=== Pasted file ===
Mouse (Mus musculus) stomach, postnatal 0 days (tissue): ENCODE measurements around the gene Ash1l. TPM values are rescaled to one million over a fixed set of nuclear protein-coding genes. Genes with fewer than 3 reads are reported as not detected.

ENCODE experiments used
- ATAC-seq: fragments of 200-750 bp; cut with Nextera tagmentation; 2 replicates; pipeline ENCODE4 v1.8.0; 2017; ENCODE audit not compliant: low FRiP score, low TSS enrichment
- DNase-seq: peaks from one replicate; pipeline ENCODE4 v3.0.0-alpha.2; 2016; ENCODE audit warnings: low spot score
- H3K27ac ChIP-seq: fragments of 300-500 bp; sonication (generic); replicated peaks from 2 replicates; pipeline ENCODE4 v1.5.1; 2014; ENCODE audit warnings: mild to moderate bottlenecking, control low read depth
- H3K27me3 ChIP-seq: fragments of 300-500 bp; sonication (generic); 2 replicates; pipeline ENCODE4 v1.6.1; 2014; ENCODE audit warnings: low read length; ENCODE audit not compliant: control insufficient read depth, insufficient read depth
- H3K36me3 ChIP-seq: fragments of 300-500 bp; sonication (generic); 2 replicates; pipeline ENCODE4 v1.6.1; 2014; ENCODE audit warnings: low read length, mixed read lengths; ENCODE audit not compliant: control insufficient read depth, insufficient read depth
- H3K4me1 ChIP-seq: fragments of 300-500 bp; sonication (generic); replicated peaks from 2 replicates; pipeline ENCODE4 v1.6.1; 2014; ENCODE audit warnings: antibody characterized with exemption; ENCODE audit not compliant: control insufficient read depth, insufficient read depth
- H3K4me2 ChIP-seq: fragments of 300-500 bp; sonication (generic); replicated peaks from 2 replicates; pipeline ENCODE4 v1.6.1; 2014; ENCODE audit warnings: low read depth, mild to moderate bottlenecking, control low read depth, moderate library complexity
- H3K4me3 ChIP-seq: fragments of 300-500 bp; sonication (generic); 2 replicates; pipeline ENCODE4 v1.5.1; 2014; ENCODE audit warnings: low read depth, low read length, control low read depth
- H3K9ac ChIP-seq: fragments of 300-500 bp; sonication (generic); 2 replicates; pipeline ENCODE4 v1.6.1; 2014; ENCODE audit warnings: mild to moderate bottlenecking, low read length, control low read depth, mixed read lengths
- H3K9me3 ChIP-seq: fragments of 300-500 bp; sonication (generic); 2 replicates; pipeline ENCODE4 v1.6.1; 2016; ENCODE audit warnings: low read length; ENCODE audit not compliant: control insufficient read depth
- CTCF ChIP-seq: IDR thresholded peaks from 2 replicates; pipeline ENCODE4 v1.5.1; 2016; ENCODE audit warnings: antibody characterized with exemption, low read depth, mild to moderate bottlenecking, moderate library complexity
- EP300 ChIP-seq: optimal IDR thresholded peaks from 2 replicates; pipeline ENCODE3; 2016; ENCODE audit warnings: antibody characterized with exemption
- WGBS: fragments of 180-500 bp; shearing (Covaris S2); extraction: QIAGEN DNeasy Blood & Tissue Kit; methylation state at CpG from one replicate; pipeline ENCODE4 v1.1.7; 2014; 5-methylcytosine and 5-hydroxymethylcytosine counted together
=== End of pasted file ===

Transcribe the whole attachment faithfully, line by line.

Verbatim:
Mouse (Mus musculus) stomach, postnatal 0 days (tissue): ENCODE measurements around the gene Ash1l. TPM values are rescaled to one million over a fixed set of nuclear protein-coding genes. Genes with fewer than 3 reads are reported as not detected.

ENCODE experiments used
- ATAC-seq: fragments of 200-750 bp; cut with Nextera tagmentation; 2 replicates; pipeline ENCODE4 v1.8.0; 2017; ENCODE audit not compliant: low FRiP score, low TSS enrichment
- DNase-seq: peaks from one replicate; pipeline ENCODE4 v3.0.0-alpha.2; 2016; ENCODE audit warnings: low spot score
- H3K27ac ChIP-seq: fragments of 300-500 bp; sonication (generic); replicated peaks from 2 replicates; pipeline ENCODE4 v1.5.1; 2014; ENCODE audit warnings: mild to moderate bottlenecking, control low read depth
- H3K27me3 ChIP-seq: fragments of 300-500 bp; sonication (generic); 2 replicates; pipeline ENCODE4 v1.6.1; 2014; ENCODE audit warnings: low read length; ENCODE audit not compliant: control insufficient read depth, insufficient read depth
- H3K36me3 ChIP-seq: fragments of 300-500 bp; sonication (generic); 2 replicates; pipeline ENCODE4 v1.6.1; 2014; ENCODE audit warnings: low read length, mixed read lengths; ENCODE audit not compliant: control insufficient read depth, insufficient read depth
- H3K4me1 ChIP-seq: fragments of 300-500 bp; sonication (generic); replicated peaks from 2 replicates; pipeline ENCODE4 v1.6.1; 2014; ENCODE audit warnings: antibody characterized with exemption; ENCODE audit not compliant: control insufficient read depth, insufficient read depth
- H3K4me2 ChIP-seq: fragments of 300-500 bp; sonication (generic); replicated peaks from 2 replicates; pipeline ENCODE4 v1.6.1; 2014; ENCODE audit warnings: low read depth, mild to moderate bottlenecking, control low read depth, moderate library complexity
- H3K4me3 ChIP-seq: fragments of 300-500 bp; sonication (generic); 2 replicates; pipeline ENCODE4 v1.5.1; 2014; ENCODE audit warnings: low read depth, low read length, control low read depth
- H3K9ac ChIP-seq: fragments of 300-500 bp; sonication (generic); 2 replicates; pipeline ENCODE4 v1.6.1; 2014; ENCODE audit warnings: mild to moderate bottlenecking, low read length, control low read depth, mixed read lengths
- H3K9me3 ChIP-seq: fragments of 300-500 bp; sonication (generic); 2 replicates; pipeline ENCODE4 v1.6.1; 2016; ENCODE audit warnings: low read length; ENCODE audit not compliant: control insufficient read depth
- CTCF ChIP-seq: IDR thresholded peaks from 2 replicates; pipeline ENCODE4 v1.5.1; 2016; ENCODE audit warnings: antibody characterized with exemption, low read depth, mild to moderate bottlenecking, moderate library complexity
- EP300 ChIP-seq: optimal IDR thresholded peaks from 2 replicates; pipeline ENCODE3; 2016; ENCODE audit warnings: antibody characterized with exemption
- WGBS: fragments of 180-500 bp; shearing (Covaris S2); extraction: QIAGEN DNeasy Blood & Tissue Kit; methylation state at CpG from one replicate; pipeline ENCODE4 v1.1.7; 2014; 5-methylcytosine and 5-hydroxymethylcytosine counted together